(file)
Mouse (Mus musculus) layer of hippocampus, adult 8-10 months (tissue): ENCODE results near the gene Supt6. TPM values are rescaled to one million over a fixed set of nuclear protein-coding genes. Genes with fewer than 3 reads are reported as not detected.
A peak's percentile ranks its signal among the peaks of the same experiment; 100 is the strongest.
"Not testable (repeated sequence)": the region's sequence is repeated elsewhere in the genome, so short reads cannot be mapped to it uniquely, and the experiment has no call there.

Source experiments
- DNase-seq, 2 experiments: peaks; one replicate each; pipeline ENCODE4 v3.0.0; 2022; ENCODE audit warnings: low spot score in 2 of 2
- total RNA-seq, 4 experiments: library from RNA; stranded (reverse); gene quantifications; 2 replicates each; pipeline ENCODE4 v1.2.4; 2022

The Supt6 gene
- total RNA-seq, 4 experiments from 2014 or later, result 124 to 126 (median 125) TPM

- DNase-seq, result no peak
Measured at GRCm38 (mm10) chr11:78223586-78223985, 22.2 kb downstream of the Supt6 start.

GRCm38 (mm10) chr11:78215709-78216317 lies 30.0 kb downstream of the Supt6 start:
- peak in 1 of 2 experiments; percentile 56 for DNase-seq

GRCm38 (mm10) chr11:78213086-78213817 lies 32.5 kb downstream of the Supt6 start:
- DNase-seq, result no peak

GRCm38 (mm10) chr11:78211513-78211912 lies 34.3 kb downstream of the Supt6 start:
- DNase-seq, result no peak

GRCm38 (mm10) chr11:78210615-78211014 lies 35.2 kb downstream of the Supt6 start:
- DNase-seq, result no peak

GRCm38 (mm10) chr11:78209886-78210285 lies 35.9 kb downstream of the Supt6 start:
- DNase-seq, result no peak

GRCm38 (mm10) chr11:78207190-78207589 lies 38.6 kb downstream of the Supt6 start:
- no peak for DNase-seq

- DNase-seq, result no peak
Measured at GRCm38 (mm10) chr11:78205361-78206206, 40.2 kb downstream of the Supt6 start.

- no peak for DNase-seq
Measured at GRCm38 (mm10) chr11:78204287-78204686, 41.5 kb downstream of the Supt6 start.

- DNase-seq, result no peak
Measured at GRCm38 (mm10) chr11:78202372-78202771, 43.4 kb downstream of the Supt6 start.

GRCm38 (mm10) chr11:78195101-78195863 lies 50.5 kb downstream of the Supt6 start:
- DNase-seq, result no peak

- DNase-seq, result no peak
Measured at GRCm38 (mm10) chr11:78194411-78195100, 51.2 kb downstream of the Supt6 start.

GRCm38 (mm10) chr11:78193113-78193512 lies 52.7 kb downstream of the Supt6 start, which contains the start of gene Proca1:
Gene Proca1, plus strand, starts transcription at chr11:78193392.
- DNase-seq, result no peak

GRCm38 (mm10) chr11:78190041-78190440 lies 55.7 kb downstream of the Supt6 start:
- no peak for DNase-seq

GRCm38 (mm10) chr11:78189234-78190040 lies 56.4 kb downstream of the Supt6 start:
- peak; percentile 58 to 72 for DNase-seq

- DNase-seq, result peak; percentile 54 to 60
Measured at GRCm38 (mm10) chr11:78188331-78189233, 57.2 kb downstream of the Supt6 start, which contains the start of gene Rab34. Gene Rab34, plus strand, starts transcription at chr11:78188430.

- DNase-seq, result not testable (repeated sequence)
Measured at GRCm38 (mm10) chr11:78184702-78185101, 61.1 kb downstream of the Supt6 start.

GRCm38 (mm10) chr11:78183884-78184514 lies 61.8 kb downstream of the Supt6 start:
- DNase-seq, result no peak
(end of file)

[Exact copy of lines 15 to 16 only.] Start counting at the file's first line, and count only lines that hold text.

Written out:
GRCm38 (mm10) chr11:78211513-78211912 lies 34.3 kb downstream of the Supt6 start:
- DNase-seq, result no peak